of muscles controlling the eye
  • Retrograde
    Retrograde amnesia
    Retrograde amnesia is a loss of access to events that occurred, or information that was learned, before an injury or the onset of a disease....

     and anterograde amnesia
    Anterograde amnesia
    Anterograde amnesia is a loss of the ability to create new memories after the event that caused the amnesia, leading to a partial or complete inability to recall the recent past, while long-term memories from before the event remain intact. This is in contrast to retrograde amnesia, where memories...

  • Tremor
    Tremor
    A tremor is an involuntary, somewhat rhythmic, muscle contraction and relaxation involving to-and-fro movements of one or more body parts. It is the most common of all involuntary movements and can affect the hands, arms, eyes, face, head, vocal folds, trunk, and legs. Most tremors occur in the...

  • Anosognosia
    Anosognosia
    Anosognosia /æˌnɒsɒgˈnəʊsɪə/ is a condition in which a person who suffers disability seems unaware of the existence of his or her disability. Unlike denial, which is a defense mechanism, anosognosia is rooted in physiology...

     - Lack of insight to or awareness of the condition

Treatment


It was once assumed that anyone suffering from Korsakoff's syndrome would eventually need full time care. This is still often the case, but rehabilitation can help regain some, often limited, level of independence. Treatment involves the replacement or supplementation of thiamine
Thiamine
Thiamine or thiamin or vitamin B1 , named as the "thio-vitamine" is a water-soluble vitamin of the B complex. First named aneurin for the detrimental neurological effects if not present in the diet, it was eventually assigned the generic descriptor name vitamin B1. Its phosphate derivatives are...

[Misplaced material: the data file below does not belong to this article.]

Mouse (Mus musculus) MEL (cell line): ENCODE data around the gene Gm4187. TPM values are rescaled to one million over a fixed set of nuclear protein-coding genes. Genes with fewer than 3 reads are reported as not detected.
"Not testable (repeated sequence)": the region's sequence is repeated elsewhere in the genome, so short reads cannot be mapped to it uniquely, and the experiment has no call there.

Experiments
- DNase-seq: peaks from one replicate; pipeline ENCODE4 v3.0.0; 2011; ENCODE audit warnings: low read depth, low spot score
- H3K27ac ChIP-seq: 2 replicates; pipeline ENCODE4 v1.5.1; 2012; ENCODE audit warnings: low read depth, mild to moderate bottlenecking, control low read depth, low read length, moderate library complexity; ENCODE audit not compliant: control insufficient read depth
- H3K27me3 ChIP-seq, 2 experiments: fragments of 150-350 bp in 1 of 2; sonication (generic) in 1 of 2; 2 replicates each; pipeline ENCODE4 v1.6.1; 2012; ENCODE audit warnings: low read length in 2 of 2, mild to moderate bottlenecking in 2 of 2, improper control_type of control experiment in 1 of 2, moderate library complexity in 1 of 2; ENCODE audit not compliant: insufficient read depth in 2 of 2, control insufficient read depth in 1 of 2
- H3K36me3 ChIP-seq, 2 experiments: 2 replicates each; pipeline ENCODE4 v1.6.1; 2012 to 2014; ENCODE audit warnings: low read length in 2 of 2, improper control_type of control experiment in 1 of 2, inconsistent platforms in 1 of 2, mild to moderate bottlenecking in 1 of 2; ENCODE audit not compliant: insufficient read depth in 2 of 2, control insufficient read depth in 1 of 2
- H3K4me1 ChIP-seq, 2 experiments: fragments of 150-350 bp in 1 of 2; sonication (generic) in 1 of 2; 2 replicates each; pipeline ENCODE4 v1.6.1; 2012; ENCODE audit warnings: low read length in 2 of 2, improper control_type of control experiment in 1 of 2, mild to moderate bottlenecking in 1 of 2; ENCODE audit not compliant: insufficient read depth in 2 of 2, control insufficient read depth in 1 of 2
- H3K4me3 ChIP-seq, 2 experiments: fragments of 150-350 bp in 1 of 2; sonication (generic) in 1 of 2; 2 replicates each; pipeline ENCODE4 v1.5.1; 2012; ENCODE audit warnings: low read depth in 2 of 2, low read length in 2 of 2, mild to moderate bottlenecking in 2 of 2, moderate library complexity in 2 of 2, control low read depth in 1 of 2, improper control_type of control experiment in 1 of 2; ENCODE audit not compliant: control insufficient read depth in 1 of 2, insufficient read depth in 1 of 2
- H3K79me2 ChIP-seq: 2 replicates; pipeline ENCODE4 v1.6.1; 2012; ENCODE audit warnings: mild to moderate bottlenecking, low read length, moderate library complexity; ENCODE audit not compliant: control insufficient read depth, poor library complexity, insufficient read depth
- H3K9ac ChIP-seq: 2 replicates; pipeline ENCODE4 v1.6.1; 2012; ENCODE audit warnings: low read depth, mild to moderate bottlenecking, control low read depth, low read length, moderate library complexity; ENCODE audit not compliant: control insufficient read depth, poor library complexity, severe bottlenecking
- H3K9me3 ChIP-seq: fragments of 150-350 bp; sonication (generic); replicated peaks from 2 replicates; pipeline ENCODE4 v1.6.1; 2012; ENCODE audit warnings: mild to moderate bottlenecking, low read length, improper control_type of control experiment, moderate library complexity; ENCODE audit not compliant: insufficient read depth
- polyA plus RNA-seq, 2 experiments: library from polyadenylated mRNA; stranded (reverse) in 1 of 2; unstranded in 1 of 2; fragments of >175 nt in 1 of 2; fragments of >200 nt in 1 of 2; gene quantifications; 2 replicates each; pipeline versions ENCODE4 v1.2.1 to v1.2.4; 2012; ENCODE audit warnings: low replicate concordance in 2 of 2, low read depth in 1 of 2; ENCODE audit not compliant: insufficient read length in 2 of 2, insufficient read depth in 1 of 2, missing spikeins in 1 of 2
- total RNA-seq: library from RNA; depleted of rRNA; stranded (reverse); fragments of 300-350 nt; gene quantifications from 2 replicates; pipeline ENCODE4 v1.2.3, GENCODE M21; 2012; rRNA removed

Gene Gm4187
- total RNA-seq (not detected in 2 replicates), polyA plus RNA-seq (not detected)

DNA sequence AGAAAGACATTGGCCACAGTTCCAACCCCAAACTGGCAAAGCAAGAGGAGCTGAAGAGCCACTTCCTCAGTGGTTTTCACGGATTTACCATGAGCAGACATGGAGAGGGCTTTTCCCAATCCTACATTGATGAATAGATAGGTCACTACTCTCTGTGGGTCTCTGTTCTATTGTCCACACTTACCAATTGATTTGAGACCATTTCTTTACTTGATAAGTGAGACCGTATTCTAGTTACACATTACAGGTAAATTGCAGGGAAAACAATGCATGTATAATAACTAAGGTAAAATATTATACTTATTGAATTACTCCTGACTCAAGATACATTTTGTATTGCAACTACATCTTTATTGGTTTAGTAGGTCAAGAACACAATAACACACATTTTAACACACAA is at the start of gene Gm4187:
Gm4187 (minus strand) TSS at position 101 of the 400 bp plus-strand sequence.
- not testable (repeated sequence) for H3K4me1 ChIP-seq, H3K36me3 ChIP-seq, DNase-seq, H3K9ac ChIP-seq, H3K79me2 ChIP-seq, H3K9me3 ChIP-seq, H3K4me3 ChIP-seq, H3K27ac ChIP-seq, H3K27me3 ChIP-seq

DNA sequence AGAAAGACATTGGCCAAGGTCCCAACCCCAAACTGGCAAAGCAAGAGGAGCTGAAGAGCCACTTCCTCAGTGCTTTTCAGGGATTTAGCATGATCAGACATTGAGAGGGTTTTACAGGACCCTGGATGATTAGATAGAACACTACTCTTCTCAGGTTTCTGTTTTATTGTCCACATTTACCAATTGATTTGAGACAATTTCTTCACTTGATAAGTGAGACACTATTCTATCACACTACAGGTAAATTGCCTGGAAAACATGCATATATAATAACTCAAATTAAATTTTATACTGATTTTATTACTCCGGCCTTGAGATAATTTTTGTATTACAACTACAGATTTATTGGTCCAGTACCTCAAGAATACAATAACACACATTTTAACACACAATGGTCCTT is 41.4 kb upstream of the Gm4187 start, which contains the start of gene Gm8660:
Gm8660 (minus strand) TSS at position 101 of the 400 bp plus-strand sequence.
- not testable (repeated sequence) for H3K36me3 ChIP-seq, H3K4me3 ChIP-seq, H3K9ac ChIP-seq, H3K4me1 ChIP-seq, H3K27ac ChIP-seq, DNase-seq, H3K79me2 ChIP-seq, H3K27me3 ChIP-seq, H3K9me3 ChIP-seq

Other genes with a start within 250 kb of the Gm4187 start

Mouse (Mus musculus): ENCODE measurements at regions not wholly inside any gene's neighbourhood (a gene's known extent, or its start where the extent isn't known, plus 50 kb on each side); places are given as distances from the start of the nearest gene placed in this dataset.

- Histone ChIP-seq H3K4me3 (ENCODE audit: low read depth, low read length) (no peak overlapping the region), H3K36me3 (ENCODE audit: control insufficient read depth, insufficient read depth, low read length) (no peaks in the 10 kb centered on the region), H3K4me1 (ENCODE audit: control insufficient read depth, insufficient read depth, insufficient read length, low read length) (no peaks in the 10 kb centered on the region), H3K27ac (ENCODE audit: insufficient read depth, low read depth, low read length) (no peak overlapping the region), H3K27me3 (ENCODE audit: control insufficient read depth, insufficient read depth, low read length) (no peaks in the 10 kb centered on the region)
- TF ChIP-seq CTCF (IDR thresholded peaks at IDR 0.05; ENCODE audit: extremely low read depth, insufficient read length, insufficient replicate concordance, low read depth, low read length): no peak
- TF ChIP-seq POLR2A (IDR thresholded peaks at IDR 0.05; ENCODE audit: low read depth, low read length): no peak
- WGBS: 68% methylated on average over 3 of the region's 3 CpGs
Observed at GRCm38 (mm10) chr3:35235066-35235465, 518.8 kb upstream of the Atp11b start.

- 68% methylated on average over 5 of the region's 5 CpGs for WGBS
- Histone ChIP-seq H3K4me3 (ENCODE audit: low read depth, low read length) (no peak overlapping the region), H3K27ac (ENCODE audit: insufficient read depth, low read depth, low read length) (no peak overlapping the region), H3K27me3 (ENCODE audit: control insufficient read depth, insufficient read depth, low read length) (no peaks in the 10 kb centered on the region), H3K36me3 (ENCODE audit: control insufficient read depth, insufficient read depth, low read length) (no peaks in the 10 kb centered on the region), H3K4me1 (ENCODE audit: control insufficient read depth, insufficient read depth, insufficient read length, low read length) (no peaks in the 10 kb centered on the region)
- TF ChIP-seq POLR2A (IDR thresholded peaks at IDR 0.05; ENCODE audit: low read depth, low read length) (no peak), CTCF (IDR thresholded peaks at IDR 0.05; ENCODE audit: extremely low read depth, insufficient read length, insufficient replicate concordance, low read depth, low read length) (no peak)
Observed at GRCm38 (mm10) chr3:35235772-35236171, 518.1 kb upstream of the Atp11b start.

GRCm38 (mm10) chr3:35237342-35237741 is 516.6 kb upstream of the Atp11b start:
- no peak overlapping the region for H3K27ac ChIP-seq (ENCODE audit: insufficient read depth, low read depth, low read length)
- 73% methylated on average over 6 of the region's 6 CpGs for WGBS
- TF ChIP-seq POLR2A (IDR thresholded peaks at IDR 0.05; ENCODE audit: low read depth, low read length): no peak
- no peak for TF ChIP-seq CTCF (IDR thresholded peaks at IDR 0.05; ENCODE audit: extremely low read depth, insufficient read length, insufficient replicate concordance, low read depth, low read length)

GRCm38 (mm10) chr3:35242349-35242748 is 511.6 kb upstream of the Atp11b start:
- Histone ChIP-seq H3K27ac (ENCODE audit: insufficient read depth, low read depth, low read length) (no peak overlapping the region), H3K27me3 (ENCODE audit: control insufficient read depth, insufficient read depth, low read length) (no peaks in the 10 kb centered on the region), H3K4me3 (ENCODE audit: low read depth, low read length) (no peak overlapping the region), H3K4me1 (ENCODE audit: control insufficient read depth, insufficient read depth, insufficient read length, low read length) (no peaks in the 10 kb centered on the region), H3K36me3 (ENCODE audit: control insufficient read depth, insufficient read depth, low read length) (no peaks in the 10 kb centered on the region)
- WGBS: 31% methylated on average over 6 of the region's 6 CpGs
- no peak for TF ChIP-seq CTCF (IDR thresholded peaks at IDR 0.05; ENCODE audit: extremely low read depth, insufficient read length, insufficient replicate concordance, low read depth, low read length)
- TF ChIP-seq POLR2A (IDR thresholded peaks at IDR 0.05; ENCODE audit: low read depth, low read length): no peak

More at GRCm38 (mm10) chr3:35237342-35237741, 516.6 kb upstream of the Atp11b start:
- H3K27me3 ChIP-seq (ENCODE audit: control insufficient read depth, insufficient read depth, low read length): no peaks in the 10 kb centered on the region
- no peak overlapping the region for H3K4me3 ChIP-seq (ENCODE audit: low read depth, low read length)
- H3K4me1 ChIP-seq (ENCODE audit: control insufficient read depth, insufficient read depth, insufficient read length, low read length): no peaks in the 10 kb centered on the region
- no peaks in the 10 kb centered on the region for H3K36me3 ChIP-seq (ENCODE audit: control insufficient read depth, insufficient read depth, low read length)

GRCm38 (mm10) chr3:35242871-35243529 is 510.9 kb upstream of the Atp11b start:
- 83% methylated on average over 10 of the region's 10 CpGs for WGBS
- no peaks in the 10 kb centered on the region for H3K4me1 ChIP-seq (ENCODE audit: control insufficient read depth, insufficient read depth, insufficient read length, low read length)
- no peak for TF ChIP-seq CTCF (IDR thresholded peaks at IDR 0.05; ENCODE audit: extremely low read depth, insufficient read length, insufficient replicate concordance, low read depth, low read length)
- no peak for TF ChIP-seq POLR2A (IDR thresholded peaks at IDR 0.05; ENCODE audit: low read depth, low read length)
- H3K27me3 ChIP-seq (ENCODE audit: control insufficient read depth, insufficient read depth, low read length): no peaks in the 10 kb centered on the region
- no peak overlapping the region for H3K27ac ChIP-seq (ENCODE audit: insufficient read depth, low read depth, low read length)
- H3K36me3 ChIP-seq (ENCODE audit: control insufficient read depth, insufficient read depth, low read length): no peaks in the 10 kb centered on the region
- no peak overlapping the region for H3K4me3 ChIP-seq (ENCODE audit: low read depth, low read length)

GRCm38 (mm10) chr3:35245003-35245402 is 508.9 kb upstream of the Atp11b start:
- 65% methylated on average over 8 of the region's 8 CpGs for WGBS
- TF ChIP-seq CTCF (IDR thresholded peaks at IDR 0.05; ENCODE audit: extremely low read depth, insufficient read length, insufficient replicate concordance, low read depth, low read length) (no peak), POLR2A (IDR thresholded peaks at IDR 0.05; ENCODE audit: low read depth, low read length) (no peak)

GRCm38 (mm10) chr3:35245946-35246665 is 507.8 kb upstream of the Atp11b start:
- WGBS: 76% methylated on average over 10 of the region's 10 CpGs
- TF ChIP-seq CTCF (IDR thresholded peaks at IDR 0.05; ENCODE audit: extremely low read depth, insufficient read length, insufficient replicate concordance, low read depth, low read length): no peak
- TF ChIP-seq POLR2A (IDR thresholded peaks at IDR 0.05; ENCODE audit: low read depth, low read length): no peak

by intravenous (IV) or intramuscular (IM) injection, together with proper nutrition
Nutrition
Nutrition is the provision, to cells and organisms, of the materials necessary to support life. Many common health problems can be prevented or alleviated with a healthy diet....

 and hydration. However, the amnesia and brain damage caused by the disease does not always respond to thiamine
Thiamine
Thiamine or thiamin or vitamin B1 , named as the "thio-vitamine" is a water-soluble vitamin of the B complex. First named aneurin for the detrimental neurological effects if not present in the diet, it was eventually assigned the generic descriptor name vitamin B1. Its phosphate derivatives are...

 replacement therapy. In some cases, drug therapy is recommended. If treatment is successful, improvement will become apparent within two years although recovery is slow and often incomplete.

Causes


Conditions resulting in the vitamin deficiency and its effects include chronic alcoholism
Alcoholism
Alcoholism is a broad term for problems with alcohol, and is generally used to mean compulsive and uncontrolled consumption of alcoholic beverages, usually to the detriment of the drinker's health, personal relationships, and social standing...